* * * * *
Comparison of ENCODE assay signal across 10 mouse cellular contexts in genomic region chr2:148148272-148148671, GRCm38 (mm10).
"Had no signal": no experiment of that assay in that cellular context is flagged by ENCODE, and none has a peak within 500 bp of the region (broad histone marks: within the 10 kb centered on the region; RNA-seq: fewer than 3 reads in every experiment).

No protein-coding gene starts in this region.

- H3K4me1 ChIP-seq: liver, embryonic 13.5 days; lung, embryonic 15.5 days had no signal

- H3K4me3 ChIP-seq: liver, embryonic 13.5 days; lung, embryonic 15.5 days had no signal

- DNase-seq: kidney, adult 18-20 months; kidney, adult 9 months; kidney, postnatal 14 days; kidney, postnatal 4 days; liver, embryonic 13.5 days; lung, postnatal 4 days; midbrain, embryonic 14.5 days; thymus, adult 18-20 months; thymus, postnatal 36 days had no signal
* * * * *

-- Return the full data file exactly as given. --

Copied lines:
Comparison of ENCODE assay signal across 10 mouse cellular contexts in genomic region chr2:148148272-148148671, GRCm38 (mm10).
"Had no signal": no experiment of that assay in that cellular context is flagged by ENCODE, and none has a peak within 500 bp of the region (broad histone marks: within the 10 kb centered on the region; RNA-seq: fewer than 3 reads in every experiment).

No protein-coding gene starts in this region.

- H3K4me1 ChIP-seq: liver, embryonic 13.5 days; lung, embryonic 15.5 days had no signal

- H3K4me3 ChIP-seq: liver, embryonic 13.5 days; lung, embryonic 15.5 days had no signal

- DNase-seq: kidney, adult 18-20 months; kidney, adult 9 months; kidney, postnatal 14 days; kidney, postnatal 4 days; liver, embryonic 13.5 days; lung, postnatal 4 days; midbrain, embryonic 14.5 days; thymus, adult 18-20 months; thymus, postnatal 36 days had no signal